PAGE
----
Private Interest Foundations in
Taking the Mystery out of Panama Foundations
Provide yourself the legal structure to reduce your tax liabilities and protect your assets from needless claims and lawsuits.
A Panamanian Private Interest Foundation (PPIF), more commonly known as a Panama foundation, can protect your estate from legal disputes after your death to ensure that your estate will pass to your chosen beneficiaries without undue complications.
The Panama Private Interest Foundation
First introduced in 1995, the Panama foundation is modeled after the Liechtenstein Family Foundation, or Stiftung, which has been the preferred vehicle for wealth management for generations of Europeans. The Panama foundation, though, has been developed to offer its holders and their assets superior protection from prying eyes than the Liechtenstein.
The benefits offered by these types of foundations differ from trusts in significant ways, which may not be known or fully understood by many in the western world. The best place to start demystifying Panama foundations may be to explain what a Panama foundation consists of.
Benefits of a Panama Foundation
A Panama foundation takes the best elements of a trust and an offshore company, or IBC, to create a legal entity to passively hold the assets of those who formed it. A foundation has no owners, so assets of the foundation, such as corporations, shares of stock, real estate and bank accounts, are held for the foundation’s beneficiaries (e.g. your heirs). Traditionally they were used to protect the wealth of the family and to make sure that its assets were passed on to succeeding generations.
Because there are no owners of a Panama foundation, reporting requirements are not necessary in many countries. For example, foundations are not specifically recognized by US tax Law, which allows you to decide the way in which your foundation is declared, and it may be structured in a way that allows it to legally avoid the reporting requirements of the IRS.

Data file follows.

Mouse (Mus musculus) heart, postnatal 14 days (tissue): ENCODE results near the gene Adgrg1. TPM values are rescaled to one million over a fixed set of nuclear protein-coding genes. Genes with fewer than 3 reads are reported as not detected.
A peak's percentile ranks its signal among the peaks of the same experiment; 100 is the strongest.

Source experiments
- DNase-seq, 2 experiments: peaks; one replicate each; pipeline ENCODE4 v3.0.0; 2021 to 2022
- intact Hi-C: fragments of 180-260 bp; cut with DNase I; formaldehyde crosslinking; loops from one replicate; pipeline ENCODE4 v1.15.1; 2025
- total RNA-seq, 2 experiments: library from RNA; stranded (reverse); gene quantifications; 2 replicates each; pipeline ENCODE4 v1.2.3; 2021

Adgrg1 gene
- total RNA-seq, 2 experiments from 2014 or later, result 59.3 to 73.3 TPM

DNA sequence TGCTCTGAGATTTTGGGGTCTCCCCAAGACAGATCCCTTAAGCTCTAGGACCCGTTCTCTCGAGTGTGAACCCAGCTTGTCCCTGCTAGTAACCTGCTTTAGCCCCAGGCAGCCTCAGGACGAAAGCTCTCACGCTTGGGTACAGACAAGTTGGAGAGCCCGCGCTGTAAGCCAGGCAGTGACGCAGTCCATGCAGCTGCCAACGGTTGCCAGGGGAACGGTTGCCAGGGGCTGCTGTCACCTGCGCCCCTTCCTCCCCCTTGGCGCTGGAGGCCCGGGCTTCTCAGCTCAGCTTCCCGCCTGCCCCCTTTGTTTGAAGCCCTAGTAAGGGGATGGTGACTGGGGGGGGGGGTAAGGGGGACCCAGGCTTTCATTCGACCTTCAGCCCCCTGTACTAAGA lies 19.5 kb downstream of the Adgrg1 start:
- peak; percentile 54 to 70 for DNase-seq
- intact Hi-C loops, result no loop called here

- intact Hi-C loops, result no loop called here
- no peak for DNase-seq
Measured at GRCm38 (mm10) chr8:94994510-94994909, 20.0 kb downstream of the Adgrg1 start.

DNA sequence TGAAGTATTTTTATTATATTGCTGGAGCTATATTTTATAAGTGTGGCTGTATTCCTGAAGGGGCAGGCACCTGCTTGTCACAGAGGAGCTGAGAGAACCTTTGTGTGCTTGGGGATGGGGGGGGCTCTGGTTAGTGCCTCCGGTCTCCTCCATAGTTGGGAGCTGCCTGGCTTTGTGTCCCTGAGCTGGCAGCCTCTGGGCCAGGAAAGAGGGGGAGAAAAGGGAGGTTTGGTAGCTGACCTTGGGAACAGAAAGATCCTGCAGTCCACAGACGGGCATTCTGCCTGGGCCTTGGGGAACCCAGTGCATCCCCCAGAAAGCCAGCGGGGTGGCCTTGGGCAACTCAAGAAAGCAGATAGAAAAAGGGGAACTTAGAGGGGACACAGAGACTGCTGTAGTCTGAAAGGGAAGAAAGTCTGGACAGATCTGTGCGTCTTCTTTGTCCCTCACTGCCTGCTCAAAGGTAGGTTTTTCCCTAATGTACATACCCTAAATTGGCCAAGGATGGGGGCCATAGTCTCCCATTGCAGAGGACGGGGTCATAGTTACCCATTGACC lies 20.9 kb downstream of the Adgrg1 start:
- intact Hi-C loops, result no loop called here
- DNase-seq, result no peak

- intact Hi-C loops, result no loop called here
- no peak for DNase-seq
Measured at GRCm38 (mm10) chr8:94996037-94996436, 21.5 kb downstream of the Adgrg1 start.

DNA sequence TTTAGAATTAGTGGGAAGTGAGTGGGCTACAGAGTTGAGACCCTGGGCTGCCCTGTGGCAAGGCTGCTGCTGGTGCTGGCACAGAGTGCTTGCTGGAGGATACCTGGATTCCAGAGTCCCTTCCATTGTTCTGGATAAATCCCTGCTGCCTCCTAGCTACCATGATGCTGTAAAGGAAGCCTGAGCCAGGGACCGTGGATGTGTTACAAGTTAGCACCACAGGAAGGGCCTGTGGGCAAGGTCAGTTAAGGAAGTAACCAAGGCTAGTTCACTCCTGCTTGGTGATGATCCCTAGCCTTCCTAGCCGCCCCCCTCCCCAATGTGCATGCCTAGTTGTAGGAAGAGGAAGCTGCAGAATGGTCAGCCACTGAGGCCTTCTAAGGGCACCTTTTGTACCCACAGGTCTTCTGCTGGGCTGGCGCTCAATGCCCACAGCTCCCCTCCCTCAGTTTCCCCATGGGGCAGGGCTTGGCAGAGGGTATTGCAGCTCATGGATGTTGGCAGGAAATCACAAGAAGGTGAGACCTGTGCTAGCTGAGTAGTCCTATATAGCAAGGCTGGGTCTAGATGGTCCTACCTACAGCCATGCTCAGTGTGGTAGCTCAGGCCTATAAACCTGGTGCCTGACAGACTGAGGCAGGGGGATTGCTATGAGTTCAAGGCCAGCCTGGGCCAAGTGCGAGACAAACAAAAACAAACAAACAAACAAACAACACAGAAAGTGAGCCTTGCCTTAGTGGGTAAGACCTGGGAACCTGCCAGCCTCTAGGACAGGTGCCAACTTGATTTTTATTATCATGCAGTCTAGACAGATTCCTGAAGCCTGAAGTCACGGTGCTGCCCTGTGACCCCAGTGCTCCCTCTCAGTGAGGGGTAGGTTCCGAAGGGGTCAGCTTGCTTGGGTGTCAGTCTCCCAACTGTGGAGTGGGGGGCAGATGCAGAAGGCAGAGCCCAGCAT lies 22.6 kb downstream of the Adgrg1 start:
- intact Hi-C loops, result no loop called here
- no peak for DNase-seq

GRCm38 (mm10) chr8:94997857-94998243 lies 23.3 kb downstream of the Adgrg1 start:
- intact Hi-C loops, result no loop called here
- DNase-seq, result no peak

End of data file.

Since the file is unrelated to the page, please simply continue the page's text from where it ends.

One way of doing this is to structure it as a charitable foundation rather than just as a family foundation. Using a private interest Panama foundation for private international church, humanitarian, philanthropic or other charitable activity is quite a well-established concept and we have a healthy number of clients that have pursued this path.
What makes Panama foundations unique:
- Complete customised by-laws that go into great length to detail the operation of the foundation, define who gets what and when, as well as establish whether the foundation will continue indefinitely (and, if so, who would take over).
- Customised charter to reflect the unique mission of the charitable, church or humanitarian nature of the foundation.
- The flexible nature of Panama’s Foundation Act allows for a private entity to be turned into a quasi-public one without the government meddling and oversight.
- Freedom to pursue spiritual, humanitarian, charitable purposes of the foundation in complete privacy.
The 3 key positions in the foundation need to be considered:
- The founder, which for privacy purposes can be our nominee company, if desired. (The founder is the same as a settlor in a trust).
- The council, which for the same reason can be our nominee company, if desired. (The council is the same as a trustee in a trust).
- Just as with a trust the protector appointment is a private agreement and should be decided by the client. The protector can have certain powers such as dismissing and appointing new council and is a check-and-balance feature common to both.
There are ways to ensure that a private interest charitable foundation can also meet the goals that would be normally desired for a private interest family foundation, as their two principal aims are not mutually incompatible.
TBA is engaged to providing our clients with the best possible consultation and legal services. We have been helping our clients protect their interest and assets since 1998. We are committed to building trust and creating long-term relationships, and we strictly observe attorney-client privilege.